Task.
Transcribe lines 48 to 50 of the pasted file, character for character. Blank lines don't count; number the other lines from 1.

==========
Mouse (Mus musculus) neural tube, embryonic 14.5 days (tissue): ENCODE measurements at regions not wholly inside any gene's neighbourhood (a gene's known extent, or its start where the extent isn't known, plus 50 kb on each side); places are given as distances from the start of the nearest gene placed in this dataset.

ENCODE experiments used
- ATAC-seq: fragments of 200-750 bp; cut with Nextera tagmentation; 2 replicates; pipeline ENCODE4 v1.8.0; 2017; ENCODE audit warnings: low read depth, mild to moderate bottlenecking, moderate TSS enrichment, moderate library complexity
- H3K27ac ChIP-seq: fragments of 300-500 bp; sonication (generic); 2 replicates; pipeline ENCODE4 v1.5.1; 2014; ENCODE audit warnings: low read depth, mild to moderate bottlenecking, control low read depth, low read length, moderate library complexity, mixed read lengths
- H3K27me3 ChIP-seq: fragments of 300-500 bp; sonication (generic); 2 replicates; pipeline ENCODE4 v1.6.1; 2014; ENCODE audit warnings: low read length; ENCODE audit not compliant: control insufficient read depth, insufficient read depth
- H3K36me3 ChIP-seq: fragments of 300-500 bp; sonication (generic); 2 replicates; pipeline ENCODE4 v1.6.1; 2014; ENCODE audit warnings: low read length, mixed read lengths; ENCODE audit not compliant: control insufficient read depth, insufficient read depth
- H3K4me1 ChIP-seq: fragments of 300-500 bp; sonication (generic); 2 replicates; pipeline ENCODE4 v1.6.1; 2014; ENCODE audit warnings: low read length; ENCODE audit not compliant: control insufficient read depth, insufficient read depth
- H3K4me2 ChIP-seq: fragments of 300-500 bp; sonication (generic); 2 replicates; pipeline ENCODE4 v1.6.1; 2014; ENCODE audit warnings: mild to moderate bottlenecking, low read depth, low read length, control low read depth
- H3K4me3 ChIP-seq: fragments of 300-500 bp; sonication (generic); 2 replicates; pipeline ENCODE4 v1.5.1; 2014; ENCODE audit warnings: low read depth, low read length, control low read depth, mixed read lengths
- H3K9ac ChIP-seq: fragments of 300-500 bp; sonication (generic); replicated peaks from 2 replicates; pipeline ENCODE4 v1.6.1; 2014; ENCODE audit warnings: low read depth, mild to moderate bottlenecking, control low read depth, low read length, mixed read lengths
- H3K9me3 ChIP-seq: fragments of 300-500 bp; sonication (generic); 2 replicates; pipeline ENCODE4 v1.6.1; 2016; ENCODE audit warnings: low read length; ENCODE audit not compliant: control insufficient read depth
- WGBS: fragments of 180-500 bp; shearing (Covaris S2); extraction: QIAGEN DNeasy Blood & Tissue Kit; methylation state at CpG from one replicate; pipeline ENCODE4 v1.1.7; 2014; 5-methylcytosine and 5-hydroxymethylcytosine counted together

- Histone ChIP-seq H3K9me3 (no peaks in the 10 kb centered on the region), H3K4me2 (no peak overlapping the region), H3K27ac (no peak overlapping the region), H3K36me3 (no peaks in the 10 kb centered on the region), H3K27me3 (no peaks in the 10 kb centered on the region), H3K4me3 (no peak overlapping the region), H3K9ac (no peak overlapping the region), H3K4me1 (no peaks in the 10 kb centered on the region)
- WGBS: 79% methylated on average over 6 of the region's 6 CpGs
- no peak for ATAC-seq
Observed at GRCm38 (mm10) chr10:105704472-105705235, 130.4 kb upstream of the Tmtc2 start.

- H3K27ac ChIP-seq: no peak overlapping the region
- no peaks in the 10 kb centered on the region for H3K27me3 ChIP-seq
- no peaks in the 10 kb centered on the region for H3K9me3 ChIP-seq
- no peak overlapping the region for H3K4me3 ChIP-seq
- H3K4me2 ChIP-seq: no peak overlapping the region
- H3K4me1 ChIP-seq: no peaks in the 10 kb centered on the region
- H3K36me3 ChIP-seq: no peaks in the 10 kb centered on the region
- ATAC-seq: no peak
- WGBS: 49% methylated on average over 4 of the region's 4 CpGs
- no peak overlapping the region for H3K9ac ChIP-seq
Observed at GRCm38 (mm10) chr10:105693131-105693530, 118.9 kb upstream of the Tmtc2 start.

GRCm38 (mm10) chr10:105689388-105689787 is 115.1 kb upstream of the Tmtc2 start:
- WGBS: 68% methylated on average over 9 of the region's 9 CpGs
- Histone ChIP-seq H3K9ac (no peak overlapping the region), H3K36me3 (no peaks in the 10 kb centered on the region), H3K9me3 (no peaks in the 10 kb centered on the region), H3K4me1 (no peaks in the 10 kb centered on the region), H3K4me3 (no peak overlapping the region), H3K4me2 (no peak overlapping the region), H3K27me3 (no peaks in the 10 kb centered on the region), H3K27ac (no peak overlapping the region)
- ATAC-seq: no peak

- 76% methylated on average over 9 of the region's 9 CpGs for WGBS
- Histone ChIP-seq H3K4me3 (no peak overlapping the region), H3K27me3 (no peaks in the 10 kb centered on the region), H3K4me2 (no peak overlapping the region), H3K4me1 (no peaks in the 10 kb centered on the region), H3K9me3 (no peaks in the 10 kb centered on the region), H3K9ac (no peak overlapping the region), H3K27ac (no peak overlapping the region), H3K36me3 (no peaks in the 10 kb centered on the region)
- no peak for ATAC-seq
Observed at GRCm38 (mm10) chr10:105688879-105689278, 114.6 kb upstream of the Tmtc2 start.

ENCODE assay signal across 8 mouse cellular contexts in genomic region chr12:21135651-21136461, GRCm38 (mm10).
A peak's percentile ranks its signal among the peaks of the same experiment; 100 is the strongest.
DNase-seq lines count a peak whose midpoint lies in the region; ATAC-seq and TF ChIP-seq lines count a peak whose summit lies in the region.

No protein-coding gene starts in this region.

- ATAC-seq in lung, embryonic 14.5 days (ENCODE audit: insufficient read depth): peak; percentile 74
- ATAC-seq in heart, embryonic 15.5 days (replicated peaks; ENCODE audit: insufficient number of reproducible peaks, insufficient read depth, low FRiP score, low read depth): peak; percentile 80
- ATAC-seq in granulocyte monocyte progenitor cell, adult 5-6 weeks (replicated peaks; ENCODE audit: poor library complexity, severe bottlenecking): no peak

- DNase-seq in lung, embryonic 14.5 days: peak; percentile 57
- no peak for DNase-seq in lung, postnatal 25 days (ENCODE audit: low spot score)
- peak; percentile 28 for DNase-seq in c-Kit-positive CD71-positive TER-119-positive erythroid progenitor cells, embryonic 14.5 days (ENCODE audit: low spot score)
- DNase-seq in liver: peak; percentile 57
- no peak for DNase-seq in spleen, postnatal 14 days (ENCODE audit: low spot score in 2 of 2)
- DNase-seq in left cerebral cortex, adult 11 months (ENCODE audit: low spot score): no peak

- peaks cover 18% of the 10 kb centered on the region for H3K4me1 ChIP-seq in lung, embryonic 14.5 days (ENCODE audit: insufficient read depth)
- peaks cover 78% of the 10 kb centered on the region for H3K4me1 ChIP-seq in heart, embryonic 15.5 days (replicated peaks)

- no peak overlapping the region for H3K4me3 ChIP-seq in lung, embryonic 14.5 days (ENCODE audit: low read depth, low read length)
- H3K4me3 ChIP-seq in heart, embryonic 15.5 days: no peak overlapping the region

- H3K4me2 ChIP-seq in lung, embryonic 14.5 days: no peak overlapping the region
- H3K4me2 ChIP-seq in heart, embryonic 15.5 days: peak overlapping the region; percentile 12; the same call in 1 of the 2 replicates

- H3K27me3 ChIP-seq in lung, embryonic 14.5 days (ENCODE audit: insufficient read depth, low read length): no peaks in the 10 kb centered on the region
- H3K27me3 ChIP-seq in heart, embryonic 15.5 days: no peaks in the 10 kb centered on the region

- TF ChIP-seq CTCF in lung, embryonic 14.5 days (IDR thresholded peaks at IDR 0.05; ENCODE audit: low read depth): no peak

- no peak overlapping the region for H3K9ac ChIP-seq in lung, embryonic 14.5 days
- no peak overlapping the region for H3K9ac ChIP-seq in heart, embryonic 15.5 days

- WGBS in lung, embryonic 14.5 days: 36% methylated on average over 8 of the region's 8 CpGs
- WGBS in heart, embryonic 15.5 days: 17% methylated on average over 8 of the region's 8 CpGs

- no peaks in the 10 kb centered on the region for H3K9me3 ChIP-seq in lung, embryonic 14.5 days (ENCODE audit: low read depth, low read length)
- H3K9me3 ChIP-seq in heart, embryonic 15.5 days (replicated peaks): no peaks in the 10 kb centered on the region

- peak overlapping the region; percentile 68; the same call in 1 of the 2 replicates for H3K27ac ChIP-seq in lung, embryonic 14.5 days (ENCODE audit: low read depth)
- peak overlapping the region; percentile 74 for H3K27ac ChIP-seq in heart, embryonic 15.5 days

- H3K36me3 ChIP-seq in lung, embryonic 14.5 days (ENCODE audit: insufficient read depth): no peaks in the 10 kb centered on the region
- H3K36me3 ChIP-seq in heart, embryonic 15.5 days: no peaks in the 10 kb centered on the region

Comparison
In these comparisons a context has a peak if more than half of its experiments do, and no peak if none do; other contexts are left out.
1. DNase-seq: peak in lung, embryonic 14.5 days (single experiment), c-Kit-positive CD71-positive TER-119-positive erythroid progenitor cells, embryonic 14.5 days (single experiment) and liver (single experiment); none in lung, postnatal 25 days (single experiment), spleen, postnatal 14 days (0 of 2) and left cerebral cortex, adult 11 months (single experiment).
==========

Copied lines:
- DNase-seq in left cerebral cortex, adult 11 months (ENCODE audit: low spot score): no peak

- peaks cover 18% of the 10 kb centered on the region for H3K4me1 ChIP-seq in lung, embryonic 14.5 days (ENCODE audit: insufficient read depth)
- peaks cover 78% of the 10 kb centered on the region for H3K4me1 ChIP-seq in heart, embryonic 15.5 days (replicated peaks)